I went through a meathead phase between the ages of 17 and 25. Having burned out on running, I threw myself into weightlifting, repeating the same four-day workout cycle over and over and over again with almost no variation. Predictably, I gained a lot of strength and muscle mass initially, then plateaued. Naïvely, I kept expecting another breakthrough to happen despite the static nature of my routine, but of course it never did.
That is, until creatine came around. Intrigued by the hype that surrounded the supplement’s arrival on the market in the late 1990s, I started taking it, hopeful but not expectant. Almost immediately I became stronger than I’d ever been. There was no doubt in my mind that the stuff worked. A controlled study my situation was not, but in an informal way, it was actually pretty darn close because creatine was the only change from before.
Sports supplements that not only work but are so effectively that an athlete can feel and measure the difference they make, are exceedingly rare. More common are supplements that provide a tiny little boost that an athlete couldn’t possibly confirm experientially—you just have to trust the research. More common still are supplements that show some promise in early research but are ultimately determined to be ineffective.
To the best of my knowledge, there is no creatine equivalent for endurance athletes. I’ve tried various candidates over the years without finding any that I believed in enough to continue using. But a new study has inspired me to go back on one of these: beetroot juice.
I first tried beetroot juice supplementation several years ago after reading about studies demonstrating a positive effect on endurance performance that is mediated by the juice’s high concentration of dietary nitrates, which are known to dilate blood vessels and increase blood flow. Although I never felt a beneficial impact of beetroot juice on my own performance, that’s not why I stopped supplementing. The effect size of the performance boost seen in experiments was small enough that I didn’t expect to notice whatever boost I might be getting. Rather, the reason I stopped was that subsequent research indicated that beetroot juice supplementation was effective only in individuals with low fitness levels and in hypoxic (low-oxygen) conditions.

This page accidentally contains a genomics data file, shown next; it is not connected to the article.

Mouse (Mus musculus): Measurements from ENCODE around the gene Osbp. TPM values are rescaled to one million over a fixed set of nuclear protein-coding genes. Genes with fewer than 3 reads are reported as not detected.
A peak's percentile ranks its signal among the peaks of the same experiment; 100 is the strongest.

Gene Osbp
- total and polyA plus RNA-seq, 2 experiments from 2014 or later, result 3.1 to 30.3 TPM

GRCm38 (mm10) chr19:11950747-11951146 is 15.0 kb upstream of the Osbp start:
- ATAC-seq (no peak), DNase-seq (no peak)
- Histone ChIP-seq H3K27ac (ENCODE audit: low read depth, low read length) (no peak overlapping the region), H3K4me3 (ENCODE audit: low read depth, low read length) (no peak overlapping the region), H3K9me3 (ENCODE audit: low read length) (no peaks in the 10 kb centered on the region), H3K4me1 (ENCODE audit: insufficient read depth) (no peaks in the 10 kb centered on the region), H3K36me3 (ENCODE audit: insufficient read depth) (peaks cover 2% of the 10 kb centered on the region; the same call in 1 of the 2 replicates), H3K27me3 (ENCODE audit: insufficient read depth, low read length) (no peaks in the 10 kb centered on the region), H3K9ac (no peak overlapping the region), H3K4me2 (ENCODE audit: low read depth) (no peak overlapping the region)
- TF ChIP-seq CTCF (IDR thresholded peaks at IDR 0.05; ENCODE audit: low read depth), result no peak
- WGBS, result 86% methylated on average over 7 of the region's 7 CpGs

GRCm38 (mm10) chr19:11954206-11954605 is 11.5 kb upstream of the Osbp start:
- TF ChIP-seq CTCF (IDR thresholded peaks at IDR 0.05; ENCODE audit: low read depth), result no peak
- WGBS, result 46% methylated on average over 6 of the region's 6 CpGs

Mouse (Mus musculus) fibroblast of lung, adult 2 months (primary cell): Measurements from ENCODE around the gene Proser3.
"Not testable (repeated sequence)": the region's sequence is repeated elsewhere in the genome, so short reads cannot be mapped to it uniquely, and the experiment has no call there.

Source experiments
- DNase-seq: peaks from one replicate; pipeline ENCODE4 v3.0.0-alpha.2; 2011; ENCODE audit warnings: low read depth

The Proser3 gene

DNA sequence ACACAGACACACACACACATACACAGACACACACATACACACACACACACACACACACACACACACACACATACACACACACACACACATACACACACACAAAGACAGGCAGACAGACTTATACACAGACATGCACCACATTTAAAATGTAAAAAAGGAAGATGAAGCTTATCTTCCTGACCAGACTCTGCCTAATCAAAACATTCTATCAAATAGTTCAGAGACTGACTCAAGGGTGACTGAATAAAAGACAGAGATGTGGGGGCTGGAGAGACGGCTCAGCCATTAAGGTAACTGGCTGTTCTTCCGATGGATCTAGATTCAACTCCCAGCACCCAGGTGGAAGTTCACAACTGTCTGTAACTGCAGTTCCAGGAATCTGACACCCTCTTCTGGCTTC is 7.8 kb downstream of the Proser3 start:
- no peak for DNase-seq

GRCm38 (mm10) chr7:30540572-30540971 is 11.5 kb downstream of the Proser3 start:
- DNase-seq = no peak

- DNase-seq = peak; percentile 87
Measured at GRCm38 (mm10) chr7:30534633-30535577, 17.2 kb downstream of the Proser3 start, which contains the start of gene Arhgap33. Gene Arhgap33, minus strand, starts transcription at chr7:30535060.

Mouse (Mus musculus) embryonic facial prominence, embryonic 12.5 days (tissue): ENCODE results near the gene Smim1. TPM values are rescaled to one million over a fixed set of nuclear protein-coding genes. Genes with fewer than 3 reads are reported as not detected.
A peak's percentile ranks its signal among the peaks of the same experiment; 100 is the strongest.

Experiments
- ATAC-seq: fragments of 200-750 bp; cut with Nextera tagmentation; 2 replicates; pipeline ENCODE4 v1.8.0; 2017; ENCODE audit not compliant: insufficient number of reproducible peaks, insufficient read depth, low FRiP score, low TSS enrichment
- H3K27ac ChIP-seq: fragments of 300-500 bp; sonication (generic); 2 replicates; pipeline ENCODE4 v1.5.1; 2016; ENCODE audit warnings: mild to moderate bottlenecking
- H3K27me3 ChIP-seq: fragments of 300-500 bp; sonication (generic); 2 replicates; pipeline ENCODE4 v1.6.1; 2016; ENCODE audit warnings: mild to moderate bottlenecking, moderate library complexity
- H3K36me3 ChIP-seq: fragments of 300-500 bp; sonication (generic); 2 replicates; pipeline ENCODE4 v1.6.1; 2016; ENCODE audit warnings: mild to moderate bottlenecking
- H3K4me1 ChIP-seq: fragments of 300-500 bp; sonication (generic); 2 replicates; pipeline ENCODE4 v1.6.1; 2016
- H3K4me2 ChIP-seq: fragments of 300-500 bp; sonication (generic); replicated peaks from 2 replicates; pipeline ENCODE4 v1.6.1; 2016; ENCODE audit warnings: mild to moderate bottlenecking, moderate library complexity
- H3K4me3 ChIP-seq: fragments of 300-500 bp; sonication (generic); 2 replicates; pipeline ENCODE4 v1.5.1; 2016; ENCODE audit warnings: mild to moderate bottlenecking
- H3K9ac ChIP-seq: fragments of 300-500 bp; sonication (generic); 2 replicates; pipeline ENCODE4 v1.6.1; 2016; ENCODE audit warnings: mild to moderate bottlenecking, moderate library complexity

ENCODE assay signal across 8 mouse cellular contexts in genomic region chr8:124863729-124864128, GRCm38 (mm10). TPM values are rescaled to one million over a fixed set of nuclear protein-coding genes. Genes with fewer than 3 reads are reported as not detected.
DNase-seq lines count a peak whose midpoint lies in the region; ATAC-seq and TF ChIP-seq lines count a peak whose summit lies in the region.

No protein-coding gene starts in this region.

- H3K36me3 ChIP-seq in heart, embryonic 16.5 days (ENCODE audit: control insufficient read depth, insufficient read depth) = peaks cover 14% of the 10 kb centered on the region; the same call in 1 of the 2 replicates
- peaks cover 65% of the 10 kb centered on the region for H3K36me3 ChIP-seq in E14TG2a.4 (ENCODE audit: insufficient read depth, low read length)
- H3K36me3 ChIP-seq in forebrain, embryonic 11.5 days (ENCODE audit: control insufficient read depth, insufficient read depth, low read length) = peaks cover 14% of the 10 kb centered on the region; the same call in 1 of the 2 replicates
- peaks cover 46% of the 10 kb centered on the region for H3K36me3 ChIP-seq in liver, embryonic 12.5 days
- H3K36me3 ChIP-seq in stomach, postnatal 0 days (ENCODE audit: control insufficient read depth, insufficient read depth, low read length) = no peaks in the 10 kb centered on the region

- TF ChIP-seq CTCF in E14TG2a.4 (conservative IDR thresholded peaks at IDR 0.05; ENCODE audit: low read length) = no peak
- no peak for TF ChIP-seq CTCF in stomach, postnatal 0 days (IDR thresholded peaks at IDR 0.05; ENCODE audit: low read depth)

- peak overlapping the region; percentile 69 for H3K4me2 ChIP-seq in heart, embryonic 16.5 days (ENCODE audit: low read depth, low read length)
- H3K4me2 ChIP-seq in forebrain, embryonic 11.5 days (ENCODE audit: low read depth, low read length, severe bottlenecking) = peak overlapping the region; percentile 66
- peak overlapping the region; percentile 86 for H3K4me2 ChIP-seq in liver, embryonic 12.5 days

The new study, led by Torben Rokkedal-Lausch of Aalborg University in Denmark, looked at the effects of chronic high-dose beetroot juice supplementation on performance in well-trained athletes in both hypoxic and normoxic conditions. The subjects of the experiment were 12 male cyclists with an average VO2max of 66.4 ml/min/kg. They performed simulated 10 km cycling time trials in four separate conditions: while breathing normal air after seven days of beetroot juice supplementation, while breathing deoxygenated air after seven days of beetroot juice supplementation, while breathing normal air after seven days of placebo supplementation, and while breathing deoxygenated air after seven days of placebo supplementation. Average power output after beetroot juice supplementation was about 5 watts higher in both normoxic and hypoxic conditions. The authors concluded, “Our results provide new evidence that chronic high-dose [nitrate] supplementation improves cycling performance of well-trained cyclists in both normoxia and hypoxia.”
I don’t consider this study to constitute conclusive proof that beetroot juice supplementation will enhance my own performance, but it’s enough to have inspired me to take a small leap of faith and resume the practice. Conveniently, I found a mostly full canister of powdered beetroot extract in a kitchen cupboard at home. I mix it with tart cherry juice because, well, that’s a story for another time. In a few days I will repeat the functional threshold cycling test that I do every few weeks. Of course, any improvement I achieve therein cannot automatically be attributed to supplementation, for the simple reason that, in contrast to my meathead phase, my triathlon training is progressive, and as a result I’ve been improving in this test all along.
Even if this concoction doesn’t give me a measurable performance boost, I will at least have the confidence of knowing that, unlike many other supplements, beets and cherries are food—healthy food with lots of good stuff in them. So, no matter what, I will get more out of my new daily elixir than expensive urine.